We've seen a lot of data breaches this year: some big, some small, some that are dangerous, and some that are just embarrassing. But if we were to name one as the creepiest data breach of 2017, this leak of logins for car tracking devices might take the cake.
Tagged With privacy
A while back, I woke up to find my Android phone lingering at a pattern unlock screen. Not just to unlock my screen, but a prompt to decrypt all of my phone's data. I was puzzled. Every other morning, I decrypted my device using a 10-digit, alphanumeric passphrase — something I perceived, accurately, as being infinitely more secure than tracing a dumb pattern with my finger.
Americans who say their phones and laptops were seized by US border agents filed a lawsuit in Massachusetts this week, arguing that their First and Fourth Amendment rights had been violated when their electronic devices were searched without a warrant.
This article is part of a series on how law enforcement is fighting crime across digital borders. You can read the rest here.
The Australian government wants new powers to access encrypted communications, but do they need them?
The smart speakers are coming! Wandering into our living rooms, listening for our voice commands, pulling random bits of trivia from the web, spitting out weather forecasts, and controlling a growing number of home appliances. But they're always listening and currently there isn't an easy to way to know when they aren't (apart from hitting a mute button). So how do you stop TV ads, young kids and dumb roommates from controlling your speakers and revealing your most intimate secrets?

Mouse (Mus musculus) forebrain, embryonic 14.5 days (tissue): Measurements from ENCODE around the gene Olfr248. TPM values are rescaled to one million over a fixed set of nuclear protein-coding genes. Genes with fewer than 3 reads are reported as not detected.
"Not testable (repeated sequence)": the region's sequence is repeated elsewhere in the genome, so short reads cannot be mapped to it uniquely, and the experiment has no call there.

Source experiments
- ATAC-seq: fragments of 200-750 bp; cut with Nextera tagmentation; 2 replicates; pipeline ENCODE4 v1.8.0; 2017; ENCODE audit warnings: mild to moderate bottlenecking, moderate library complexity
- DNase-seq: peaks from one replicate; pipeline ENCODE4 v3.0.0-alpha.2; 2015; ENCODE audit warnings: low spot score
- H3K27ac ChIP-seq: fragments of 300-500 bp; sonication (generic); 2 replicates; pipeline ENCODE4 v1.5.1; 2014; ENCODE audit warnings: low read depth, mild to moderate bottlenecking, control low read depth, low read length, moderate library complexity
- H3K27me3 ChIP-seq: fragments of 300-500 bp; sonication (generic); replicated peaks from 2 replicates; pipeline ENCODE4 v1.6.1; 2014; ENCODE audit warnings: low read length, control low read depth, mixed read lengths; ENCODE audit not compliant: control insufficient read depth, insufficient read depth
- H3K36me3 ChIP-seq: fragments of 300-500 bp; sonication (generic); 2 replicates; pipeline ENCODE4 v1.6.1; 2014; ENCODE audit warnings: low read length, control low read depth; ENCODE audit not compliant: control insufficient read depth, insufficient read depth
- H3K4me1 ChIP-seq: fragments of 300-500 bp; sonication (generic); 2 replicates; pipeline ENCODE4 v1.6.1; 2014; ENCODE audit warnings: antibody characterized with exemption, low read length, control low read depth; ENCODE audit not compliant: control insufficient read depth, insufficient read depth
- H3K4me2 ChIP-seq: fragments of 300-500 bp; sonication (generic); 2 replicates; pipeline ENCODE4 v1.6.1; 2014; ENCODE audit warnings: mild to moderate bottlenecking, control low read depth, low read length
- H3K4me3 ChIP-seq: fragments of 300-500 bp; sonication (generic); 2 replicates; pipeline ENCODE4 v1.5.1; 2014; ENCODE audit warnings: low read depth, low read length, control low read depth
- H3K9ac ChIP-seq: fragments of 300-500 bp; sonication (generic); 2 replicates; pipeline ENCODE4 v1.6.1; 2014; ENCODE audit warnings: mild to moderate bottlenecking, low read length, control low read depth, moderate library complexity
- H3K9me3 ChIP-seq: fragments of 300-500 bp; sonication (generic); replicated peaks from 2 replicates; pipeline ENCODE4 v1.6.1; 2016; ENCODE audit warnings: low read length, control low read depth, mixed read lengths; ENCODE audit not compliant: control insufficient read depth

If you've ever considered sharing your every move with a significant other, you probably have an opinion about location-sharing apps. "This is great! I'll always know where they are!" is one opinion. "This is creepy! I'm not trying to stalk someone I could easy talk to instead!" is another. I'm of that second opinion.
The US Department of Justice is rescinding its request for IP logs that would have revealed visitors to a website used to plan a protest during Donald Trump's inauguration.
Android users are facing new threats to their privacy with the recent discovery of over a thousand spyware apps on the loose. A security firm found that at least three of these apps — which are capable of covertly taking photos, recording audio and retrieving call logs — were available for download on Google Play.
As Russia transitions into an internet dystopia, it appears that Snapchat has been dragged right in. Today, Snapchat's parent company Snap was registered as an "information distribution organiser". And by 1 July 2018, an amended law will require "information distribution organisers" to store months of user data, and make it available for the Russian law enforcement upon request.
iRobot, the maker of Roomba, made big news this week when an interview with its CEO mentioned plans to sell the map data of customers' homes to third parties. Today, the company launched damage control measures and the CEO is spreading assurances that this is all just a big misunderstanding.
The Roomba is generally regarded as a cute little robot friend that no one but dogs would consider to be a potential menace. But for the last couple of years, the robovacs have been quietly mapping homes to maximise efficiency. Now, the device's makers plan to sell that data to smart home device manufacturers, turning the friendly robot into a creeping, creepy little spy.
I'm listening to Lana Del Rey right now. Her first album dropped during an emotional phase of my life, and while I'm sometimes embarrassed to admit it, I really like Born to Die. But, until a week ago, I avoided listening to it because my listening activity flipped a switch with my friends who could see me listening to Lana Del Rey on Spotify. Yes, my friends would see my listening habits, and then they'd make fun of me. This is what a world without privacy looks like.